When I saw this book on the shelf, I was immediately drawn to it - maybe it's having spent my "formative years" in a rich, suburban congregation where most members were businesspeople, but my heart goes out to the materially rich of this world - so many of them are so lost, so drained by their efforts. So many of them have bought into - hook, line, and sinker - the worldly definition of success, and have found it lacking. And so many of them come to church seeking something deeper, and hear only that "Jesus loves poor people" and "Jesus ate with 'sinners and blue-collar workers'". So often, "It is easier for a camel to go through the eye of a needle than for a rich man to enter the Kingdom of Heaven" is - explicitly or implicitly - translated as "It is impossible for a camel to go through the eye of a needle, and likewise, it is impossible for a rich man to enter the Kingdom of Heaven."
But when we say that - implicitly or explicitly - we are saying 1) that some people are outside the redemptive ability of Christ, 2) that these people are better off just leaving, because they don't belong in church. We lose the opportunity to share the Gospel - the only thing that can free them from the hamster wheel of "success" - and to help them live out their vocations in a Godly fashion.
Because Jesus doesn't cast businesspeople aside. John C. Knapp, who authors this book, reminds us of numerous Biblical passages in both the Old and New Testament that either explicitly or implicitly lift up the business vocation. Those in business are only criticized when they live this vocation in an unethical or immoral fashion.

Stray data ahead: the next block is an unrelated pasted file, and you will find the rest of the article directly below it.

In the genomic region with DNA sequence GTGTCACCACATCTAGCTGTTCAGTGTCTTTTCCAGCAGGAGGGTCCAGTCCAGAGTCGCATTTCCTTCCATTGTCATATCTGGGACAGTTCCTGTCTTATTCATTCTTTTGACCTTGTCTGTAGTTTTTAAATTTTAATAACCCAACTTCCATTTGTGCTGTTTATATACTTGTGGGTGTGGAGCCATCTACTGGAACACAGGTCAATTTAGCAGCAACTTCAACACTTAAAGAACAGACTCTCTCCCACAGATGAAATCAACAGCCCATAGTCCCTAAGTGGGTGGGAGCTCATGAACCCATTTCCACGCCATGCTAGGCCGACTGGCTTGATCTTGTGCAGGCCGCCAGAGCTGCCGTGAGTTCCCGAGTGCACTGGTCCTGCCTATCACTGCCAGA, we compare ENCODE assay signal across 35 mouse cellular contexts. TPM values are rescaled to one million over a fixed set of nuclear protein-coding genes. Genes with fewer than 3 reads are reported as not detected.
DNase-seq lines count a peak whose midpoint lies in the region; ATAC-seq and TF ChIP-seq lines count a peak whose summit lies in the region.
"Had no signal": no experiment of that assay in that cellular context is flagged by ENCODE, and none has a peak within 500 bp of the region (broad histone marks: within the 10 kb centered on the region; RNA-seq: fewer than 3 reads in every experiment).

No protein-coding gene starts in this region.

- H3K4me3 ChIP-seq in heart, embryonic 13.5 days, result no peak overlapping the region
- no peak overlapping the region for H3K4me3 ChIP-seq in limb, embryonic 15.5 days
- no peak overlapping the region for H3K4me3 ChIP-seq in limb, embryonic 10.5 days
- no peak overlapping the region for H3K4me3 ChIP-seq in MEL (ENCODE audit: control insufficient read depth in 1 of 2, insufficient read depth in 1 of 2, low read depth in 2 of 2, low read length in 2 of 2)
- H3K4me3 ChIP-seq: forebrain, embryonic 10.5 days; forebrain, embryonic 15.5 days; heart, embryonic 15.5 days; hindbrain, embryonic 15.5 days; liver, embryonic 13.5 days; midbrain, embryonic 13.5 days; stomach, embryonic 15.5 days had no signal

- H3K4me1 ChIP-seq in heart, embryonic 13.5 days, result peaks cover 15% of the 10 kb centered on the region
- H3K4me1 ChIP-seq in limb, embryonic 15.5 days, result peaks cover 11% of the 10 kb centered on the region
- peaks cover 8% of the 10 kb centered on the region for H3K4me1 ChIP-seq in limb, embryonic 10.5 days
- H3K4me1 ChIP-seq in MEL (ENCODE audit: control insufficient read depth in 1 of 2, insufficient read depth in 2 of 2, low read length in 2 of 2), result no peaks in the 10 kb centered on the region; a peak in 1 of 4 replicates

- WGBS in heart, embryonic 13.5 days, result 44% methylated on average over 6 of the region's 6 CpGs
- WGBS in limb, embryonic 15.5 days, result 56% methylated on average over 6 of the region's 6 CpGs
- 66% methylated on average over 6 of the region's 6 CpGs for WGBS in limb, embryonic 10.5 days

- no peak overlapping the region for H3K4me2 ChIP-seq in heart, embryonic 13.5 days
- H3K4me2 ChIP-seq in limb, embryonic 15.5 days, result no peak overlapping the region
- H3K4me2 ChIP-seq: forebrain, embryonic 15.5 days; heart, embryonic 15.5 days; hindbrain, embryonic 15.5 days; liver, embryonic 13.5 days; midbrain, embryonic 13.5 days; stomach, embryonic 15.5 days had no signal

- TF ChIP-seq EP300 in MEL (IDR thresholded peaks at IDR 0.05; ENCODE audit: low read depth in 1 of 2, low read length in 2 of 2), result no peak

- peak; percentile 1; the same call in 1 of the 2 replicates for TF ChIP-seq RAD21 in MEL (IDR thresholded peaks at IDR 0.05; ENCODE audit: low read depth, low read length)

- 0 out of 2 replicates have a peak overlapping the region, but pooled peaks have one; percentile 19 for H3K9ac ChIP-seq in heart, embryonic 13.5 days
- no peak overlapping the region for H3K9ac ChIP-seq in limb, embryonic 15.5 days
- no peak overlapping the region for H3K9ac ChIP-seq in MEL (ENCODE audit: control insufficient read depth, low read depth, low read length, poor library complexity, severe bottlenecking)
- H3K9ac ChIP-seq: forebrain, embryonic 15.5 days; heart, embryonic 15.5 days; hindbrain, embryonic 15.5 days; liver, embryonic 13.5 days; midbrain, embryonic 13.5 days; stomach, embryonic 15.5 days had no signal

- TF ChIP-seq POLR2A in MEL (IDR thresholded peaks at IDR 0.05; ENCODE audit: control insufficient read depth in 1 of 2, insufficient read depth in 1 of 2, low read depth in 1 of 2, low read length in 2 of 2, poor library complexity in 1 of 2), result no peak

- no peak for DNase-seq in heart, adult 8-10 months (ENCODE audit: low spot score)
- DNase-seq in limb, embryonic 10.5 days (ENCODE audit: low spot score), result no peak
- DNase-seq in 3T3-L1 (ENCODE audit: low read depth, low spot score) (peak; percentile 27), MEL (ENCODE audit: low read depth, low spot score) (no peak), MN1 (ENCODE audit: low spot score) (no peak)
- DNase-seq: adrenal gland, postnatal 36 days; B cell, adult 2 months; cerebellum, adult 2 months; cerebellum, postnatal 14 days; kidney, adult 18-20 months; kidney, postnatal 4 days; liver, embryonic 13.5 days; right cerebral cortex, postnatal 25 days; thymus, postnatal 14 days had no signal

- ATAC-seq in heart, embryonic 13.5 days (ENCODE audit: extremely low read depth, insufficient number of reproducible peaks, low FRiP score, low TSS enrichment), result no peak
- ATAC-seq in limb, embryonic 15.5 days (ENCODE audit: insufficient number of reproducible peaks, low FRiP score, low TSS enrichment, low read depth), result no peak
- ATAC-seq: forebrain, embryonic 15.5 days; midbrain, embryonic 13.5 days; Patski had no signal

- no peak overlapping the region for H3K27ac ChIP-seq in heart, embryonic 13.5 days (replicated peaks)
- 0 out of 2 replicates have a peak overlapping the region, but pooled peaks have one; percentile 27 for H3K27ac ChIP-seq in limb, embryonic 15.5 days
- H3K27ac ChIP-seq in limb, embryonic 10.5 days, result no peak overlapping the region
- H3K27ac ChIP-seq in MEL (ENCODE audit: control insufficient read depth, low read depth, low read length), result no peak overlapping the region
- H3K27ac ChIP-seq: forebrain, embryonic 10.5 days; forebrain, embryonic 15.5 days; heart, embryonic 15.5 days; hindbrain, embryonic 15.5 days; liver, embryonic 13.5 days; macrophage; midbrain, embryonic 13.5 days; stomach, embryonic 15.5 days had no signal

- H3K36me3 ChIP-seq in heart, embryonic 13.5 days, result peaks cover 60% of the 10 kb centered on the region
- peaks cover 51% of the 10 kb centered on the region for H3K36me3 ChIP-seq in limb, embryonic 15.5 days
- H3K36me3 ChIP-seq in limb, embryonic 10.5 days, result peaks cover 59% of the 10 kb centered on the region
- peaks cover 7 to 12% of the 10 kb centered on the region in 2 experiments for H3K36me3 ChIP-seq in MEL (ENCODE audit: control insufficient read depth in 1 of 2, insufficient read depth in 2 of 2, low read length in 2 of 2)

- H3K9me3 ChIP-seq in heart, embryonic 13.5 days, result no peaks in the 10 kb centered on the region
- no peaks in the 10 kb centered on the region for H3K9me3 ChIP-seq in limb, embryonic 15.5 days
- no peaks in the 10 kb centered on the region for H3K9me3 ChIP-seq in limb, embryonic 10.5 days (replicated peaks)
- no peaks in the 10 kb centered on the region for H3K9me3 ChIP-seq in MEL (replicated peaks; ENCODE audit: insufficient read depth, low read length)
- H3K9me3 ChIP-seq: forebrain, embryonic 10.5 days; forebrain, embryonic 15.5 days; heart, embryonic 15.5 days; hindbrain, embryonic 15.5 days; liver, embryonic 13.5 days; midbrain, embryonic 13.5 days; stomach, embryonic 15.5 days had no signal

And so Knapp works through the Biblical and theological material on business as a vocation, including reflection on the historical development of "vocation" as a concept extending beyond "be a priest". He discusses the current church approach to business (mostly, don't talk about it), and the business approach to church (the same). On the basis of a series of interviews with Christian businesspeople, Knapp has come up with recommendations for how the Church can start to be more helpful and engaged with its members in the business world. Some of these recommendations are: visit people at work, preach about business, get to know people and their vocations, don't be afraid of lifting up vocations, be clear about your availability to discuss ethical issues, don't say stupid or overly simplistic things.
A lot of these, of course, are relevant to all vocations - but perhaps the Church could work on being more clearly supportive of those in the business world, and thereby help our businesspeople to live their vocations in light of their faith.
Bottom line: if you want to know more about what businesspeople are thinking and would like from the Church, check out this book. It's a quick-but-helpful read, and will give you a lot to think about!